THE SECRET HISTORY by Donna Tartt (First published 1992)

 Donna Tartt’s remarkable debut novel begins boldly with a chilling description of the murder of Edmund ‘Bunny’ Corcoran.

We immediately how this young man dies and who kills him. What we don’t know is why he was murdered and what the consequences of this act will be, Book I takes us through the events leading to the crime while Book II deals with the fall out from the killing.

Despite Tartt’s dramatic prologue, I confess there were times initially when I found her claustrophobic narrative style hard going. However, she more than rewards perseverance and once the story kicks in at the beginning of Book II, I was well and truly hooked.

Bunny’s fate and the aftermath are related by a Californian, Richard Papen, a newbie at Hampden College, Vermont. He is an outsider both in terms of his origins and social status. At one point he even describes himself as a mere bystander. On top of this, readers have to depend on his account even though it becomes clear that he is a well-practiced liar if and when the need arises.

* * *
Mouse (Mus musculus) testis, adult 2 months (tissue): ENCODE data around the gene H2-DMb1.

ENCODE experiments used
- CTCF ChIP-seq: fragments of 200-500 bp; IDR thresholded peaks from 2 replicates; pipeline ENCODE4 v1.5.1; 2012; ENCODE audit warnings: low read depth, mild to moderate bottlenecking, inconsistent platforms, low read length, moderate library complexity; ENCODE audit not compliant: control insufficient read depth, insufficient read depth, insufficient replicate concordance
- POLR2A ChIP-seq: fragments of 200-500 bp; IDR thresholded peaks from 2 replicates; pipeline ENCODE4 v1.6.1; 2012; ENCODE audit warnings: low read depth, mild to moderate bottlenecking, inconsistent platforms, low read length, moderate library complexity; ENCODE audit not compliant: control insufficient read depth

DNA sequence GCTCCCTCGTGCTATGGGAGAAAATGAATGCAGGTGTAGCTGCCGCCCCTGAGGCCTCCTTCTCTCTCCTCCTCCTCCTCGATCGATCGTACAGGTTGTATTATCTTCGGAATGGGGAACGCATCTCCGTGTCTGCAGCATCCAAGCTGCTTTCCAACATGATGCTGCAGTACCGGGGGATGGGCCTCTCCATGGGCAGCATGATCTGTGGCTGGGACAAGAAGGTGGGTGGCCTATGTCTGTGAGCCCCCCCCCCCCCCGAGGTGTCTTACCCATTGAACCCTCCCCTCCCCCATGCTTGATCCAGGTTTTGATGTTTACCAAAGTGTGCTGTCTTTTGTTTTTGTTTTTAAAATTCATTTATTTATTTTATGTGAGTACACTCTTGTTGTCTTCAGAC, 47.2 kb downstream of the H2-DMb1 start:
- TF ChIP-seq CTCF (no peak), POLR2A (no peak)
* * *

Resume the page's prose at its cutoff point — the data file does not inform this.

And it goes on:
Richard finds himself intrigued and attracted to a coterie of five students of Greek. These have been hand-picked by a charismatic, yet aloof, classics professor Julian Morrow.

As the tale unfolds, we never get the sense that we are getting all the facts and are frequently left in the dark about the motives of the characters. None of the elitist group are particularly warm or even particularly likeable. They each appear emotionally detached to the point of coldness; none more so than the aptly named Henry Winter. He is a wealthy scholar who, much like Dostoevsky’s Raskolnikov in Crime And Punishment, seems to want to prove himself capable of acting beyond conventional notions of good and evil.

Tartt describes herself as a miniaturist and her gift is in the way she manages to create a world in microcosm. Her fictional setting is modern in tone yet also strangely divorced from contemporary events.

The Secret History remains powerful because, although it is narrow in scope, its themes are universal. The meticulously crafted plot is rooted in a forensic examination of the foibles of human behaviour.

More compelling still, it stands as a brilliantly precocious study of mankind’s unlimited capacity for self-deception and cruelty.

Advertisements